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Artist Jean-Louis Forain (1852-1931) liked to draw scenes from the late nineteenth century Paris demi-monde.

As individuals mingled in public places of amusement it became more difficult to pigeonhole their places in the social hierarchy. [Forain was] among the first to investigate the beer halls, cabarets, cafe-concerts and dance halls where women and children went out at night, sometimes without being properly escorted by men ...
(link)

I like the sly, half-concealed expression on the woman's face as she glances over to the man on her right. It's as if the artist captured her in the middle of one of those fleeting expressions which reveal underlying feelings.

And who is she, anyway, and what's the significance of that sideways glance? We could assume she's a prostitute or courtesan, but maybe not. As stated above, one of the features of Parisian life at this time was how social categories became increasingly blurred, especially for women. Because a woman sat alone in a restaurant didn't necessarily mean she was a "working woman." Middle-class, "respectable" women in Paris might have assignations at the maisons des rendezvous, or pursue affairs on their own. On the other hand, the man is probably exactly what he seems to be - a prosperous middle-class man hanging out in a Montmartre cafe, most likely open to the attentions of the woman to his side. The difference, though, is the "female gaze" to which she subjects him. And in capturing that brief moment, Forain documents a whole sea-change in cultural history.

Date: 2010-10-19 05:25 pm (UTC)
From: [identity profile] corvideye.livejournal.com
There's a wealth of untold story in the composition, how he sits squarely to his table, looking straight out with a placid, rather vacant expression. Whereas she sits at an angle, leaned away from him, yet looking back, tight and contorted...

There's also a seeming duality of scarcity/ plenty in the contents of their tables. His is cluttered with multiple bottles and cigars, hers has only an empty plate and a pamphlet or menu. To me there's a possible glint of jealousy/ covetousness in her glance, as her hand caresses her empty plate ...is she desirous of his person, or (also) his wealth and influence and the comforts that go with it?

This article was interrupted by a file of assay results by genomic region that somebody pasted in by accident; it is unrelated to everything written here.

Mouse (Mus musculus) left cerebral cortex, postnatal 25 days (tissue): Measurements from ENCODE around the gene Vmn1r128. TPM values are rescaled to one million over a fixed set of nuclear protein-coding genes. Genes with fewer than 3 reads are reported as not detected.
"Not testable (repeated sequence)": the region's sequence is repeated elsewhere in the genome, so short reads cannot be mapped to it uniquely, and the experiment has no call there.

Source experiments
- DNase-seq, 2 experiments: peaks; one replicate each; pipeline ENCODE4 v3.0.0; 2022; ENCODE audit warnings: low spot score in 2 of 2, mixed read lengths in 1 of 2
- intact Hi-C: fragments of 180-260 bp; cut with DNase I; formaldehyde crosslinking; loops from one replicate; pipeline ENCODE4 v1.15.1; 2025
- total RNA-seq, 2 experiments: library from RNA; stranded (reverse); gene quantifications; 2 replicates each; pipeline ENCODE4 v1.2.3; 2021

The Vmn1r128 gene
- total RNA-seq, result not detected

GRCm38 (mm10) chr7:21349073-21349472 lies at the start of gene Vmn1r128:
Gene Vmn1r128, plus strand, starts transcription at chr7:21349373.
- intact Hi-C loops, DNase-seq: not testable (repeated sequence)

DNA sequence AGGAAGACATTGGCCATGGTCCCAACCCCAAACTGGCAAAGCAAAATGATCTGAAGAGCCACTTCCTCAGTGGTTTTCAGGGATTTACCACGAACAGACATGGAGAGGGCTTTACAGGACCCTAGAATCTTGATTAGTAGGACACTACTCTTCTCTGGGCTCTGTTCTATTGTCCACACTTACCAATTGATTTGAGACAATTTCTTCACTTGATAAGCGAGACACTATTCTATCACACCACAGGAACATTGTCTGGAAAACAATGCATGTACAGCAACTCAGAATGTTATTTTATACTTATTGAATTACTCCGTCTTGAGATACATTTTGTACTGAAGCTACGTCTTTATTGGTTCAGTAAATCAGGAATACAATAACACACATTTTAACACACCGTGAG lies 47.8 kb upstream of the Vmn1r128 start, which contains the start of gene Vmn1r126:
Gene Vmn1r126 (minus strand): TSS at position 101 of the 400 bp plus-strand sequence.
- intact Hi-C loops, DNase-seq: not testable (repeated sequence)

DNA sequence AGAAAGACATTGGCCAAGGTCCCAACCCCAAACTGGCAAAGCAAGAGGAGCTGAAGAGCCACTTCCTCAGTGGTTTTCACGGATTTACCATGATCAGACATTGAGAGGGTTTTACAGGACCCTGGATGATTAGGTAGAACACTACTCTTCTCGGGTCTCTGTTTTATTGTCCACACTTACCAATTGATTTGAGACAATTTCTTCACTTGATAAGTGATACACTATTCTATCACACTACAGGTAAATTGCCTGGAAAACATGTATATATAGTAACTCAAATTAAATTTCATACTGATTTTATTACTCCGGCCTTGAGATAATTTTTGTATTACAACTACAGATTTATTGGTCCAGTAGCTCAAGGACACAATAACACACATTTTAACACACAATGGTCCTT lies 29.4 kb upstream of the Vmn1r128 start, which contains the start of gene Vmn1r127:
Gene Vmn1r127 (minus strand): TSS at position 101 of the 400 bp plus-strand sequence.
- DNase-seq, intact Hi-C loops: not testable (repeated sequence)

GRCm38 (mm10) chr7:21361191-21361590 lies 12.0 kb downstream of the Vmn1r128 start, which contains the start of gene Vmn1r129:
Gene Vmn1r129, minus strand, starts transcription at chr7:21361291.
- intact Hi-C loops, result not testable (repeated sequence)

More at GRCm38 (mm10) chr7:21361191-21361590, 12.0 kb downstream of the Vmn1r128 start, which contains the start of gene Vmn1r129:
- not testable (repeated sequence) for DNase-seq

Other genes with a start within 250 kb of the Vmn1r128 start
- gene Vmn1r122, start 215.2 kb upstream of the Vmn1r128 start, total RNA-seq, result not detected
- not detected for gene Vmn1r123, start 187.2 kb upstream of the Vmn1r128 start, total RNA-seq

Date: 2010-10-20 02:29 am (UTC)
From: [identity profile] men-in-full.livejournal.com
Maybe him being fat is supposed to suggest the wealth he represents, in contrast to her scarcity?

Date: 2010-10-19 05:39 pm (UTC)
From: [identity profile] inlaterdays.livejournal.com
Those muttonchops and that top-hat combined with that lush figure make me wish there were more of the gentleman in the frame.

Date: 2010-10-20 02:30 am (UTC)
From: [identity profile] men-in-full.livejournal.com
Yes, it is after all a man drawing a picture of a woman looking at a man ...

Date: 2010-10-19 09:46 pm (UTC)
my_daroga: Mucha's "Dance" (books)
From: [personal profile] my_daroga
Lovely picture, and lovely analysis. And so much hinges, really, on who the woman is.

Date: 2010-10-20 02:34 am (UTC)
From: [identity profile] men-in-full.livejournal.com
It is intriguing, I agree. Another strong sense I get from the picture is that she's right on the verge of something - you know, that moment upon which everything hinges?

Date: 2010-10-20 04:23 pm (UTC)
my_daroga: Mucha's "Dance" (comic)
From: [personal profile] my_daroga
Right, right. Like, is she going to make a move, or wait? Is she on the lookout for a john, or is she hoping he glances over?

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